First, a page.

Lowering your churn is one of the most important goals in any subscription business. A decrease of a few percentage units can result in massive changes in volume and revenue, especially in the longer term. It’s important to understand that there are few ready-made solutions to apply to any business. You have to test and evaluate for yourself what measures are relevant to your business. Quick fixes are pointless in the long-run, instead you should tailor you organisation for continuous improvements.
That’s what this article focuses on: how to continuously reduce churn, using a data-driven structured process. We’re summarizing this process in three steps.
Step 1: Understand the churn
Not surprisingly, the first step is about understanding the churn. You have to ask yourself the question: Do you really know why your customers are leaving you, or are you just guessing?
To successfully answer the question, one should start by analyzing the subscription data to produce churn for different segments and different parameters. Examples of such parameters are: Price level, sales channel, product, activity, behavior, demographics, and more. Here you can find, for example, that some sales channels may have higher churn than others, which leads to the question why that is the case and what to do about it.
In addition to looking into the subscription data, you must talk to the customers and familiarize yourself with their reality. What do they say? What is it like to be a subscriber with us? A good tool here is to use customer journey mapping. One way is to call some current and past subscribers and ask kindly to ask questions. Another is to allow more structured customer service (whether digital or physical) to collect exit data.
It is also important to understand if the churn actually is at a high level – compared to benchmarks. You can invest a lot of time, focus and money on getting your churn down, so before you do so, you want to make sure you’re focusing on the right things. If you land in this conclusion, perhaps you should invest your time in increasing sales or raising the price instead. These two measures will, if nothing else, push the up churn again, so just start by lowering it again.
Step 2: Prioritize actions
Once you understand why the churn looks like it does, you have to draw conclusions and build hypotheses on which actions to take. Here, it is important to incorporate the right mindset into the organization, so that you constantly discuss new solutions, evaluate and learn together. Specifically, this can be done in three stages: Brainstorming, Quantification and Prioritization.
Brainstorming is nothing new. It’s about developing as many good (and bad) solutions as possible to a specific problem. Therefore, ask the question broadly: What can we do to reduce the churn, if all solutions are on the table? Is it about improving our product? Providing other payment methods? Simpler customer journey? Better customer service? Other sales channels? Lowered price?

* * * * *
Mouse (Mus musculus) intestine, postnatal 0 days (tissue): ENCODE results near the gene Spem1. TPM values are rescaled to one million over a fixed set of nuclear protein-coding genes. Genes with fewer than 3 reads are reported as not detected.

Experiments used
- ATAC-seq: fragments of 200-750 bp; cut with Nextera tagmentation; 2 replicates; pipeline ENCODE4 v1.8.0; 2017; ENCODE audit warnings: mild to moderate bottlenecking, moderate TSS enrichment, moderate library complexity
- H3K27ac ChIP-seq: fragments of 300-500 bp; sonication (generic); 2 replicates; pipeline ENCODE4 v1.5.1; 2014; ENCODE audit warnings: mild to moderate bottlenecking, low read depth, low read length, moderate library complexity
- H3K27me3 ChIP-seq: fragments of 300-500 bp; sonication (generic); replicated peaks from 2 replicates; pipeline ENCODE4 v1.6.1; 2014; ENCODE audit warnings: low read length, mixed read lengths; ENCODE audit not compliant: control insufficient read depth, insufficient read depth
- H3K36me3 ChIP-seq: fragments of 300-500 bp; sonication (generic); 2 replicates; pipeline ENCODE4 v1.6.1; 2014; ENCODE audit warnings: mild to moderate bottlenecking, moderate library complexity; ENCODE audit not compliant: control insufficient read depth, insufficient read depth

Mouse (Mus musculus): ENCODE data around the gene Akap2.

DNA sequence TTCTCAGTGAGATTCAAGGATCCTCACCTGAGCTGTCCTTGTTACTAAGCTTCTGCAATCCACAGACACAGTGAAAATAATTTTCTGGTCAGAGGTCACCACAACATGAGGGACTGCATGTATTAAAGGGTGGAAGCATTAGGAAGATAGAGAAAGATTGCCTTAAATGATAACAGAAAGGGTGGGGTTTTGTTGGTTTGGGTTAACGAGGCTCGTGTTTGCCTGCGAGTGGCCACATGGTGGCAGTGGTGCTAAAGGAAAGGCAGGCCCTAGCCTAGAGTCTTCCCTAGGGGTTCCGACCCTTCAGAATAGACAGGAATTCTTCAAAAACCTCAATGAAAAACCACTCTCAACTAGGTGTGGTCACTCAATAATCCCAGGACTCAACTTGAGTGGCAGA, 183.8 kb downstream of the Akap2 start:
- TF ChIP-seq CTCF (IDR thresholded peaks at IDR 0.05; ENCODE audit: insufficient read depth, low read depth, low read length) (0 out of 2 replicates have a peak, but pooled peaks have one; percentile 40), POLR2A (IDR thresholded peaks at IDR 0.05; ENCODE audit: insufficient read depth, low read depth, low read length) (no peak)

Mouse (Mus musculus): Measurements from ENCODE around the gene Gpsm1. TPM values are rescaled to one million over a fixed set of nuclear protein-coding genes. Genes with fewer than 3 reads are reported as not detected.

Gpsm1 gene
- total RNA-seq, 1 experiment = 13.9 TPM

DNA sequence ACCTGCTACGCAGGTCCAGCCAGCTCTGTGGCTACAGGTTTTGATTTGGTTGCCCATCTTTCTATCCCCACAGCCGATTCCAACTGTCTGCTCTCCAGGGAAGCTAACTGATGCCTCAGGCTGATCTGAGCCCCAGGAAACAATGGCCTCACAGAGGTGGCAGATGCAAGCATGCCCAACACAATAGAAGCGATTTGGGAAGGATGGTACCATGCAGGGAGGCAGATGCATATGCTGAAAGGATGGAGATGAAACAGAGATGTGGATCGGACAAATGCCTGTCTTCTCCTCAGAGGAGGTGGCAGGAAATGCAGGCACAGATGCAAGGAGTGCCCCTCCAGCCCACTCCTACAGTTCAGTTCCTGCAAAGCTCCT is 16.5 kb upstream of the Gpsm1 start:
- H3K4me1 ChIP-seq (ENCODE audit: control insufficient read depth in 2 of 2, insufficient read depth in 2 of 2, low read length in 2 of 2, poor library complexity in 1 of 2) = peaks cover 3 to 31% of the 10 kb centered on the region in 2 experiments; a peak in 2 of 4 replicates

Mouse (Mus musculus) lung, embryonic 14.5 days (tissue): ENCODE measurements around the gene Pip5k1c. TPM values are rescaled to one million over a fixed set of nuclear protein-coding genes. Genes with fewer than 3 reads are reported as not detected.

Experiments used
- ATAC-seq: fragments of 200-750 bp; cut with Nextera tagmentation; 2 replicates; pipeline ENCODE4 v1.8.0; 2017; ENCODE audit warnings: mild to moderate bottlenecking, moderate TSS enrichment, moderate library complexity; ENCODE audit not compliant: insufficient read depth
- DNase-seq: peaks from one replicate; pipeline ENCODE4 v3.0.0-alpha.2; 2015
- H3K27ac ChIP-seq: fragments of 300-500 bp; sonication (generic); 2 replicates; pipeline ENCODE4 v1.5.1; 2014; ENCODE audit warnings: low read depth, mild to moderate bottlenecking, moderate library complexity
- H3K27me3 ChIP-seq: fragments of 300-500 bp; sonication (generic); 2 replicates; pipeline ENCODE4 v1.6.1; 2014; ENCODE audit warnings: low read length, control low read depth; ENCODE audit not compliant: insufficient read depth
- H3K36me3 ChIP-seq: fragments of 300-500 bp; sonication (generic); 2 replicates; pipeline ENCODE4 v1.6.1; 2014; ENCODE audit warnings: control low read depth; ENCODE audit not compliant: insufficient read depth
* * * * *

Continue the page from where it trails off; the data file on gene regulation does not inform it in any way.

Quantification is the next step, where you take all the solutions that have been brainstormed and quantitatively determine the value of each. Let’s say that one idea is to convert from the payment method invoice (where the churn in this example is high) to an direct debit solution (where the churn is lower). Here you then need to derive the value of doing that conversion, by assuming reasonable values and counting. You have to know the churn for each of the two payment options, the number of subscribers you expect to convert, the cost of doing so, etc.
When the quantification is complete, we have a list of possible measures, hopefully with a hypothesis on the value of each measure. With this information you can have a discussion about what we should prioritize first and what we should wait for. It is important to consider two additional factors here: 1. How much effort is needed to implement a measure, and 2. How confident we are of the value. In general, we want to start with measures that we know will have a great effect, although we must always dare to try things we are also not entirely certain of.
Step 3: Act and repeat
When the priorities are clear and everyone knows what to do, then it is just about taking action. Start working on the measures as quickly as possible and make sure that the organization itself feels responsible for solving the problems. Work together and meet often to discuss what works and how to find new solutions.
Here, it’s important to remember that this is about learning and improving, not about holding specific people accountable for the exact results we estimated in the previous steps. The priorities are only hypothesis, and we must be ready to change our mind if we learn that they are wrong. Keep the goals in mind, but be ready to adapt how you aim to reach them.
Often, there is a need to prioritize the continuous improvement work described above, against ongoing day-to-day work being done in the organization. This is perfectly reasonable and a balance must be found. Our suggestion is to visualize everything the organization does, for example through Trello-like services or simple whiteboards that are updated daily. Then it’s a lot easier to have the discussion on which priorities should be made, on a daily basis.
As we noted in the beginning, reducing your churn is most effectively done through continuous improvement and not by using quick fixes. We believe that the three steps we outlined will be a good start for starting to reduce your churn.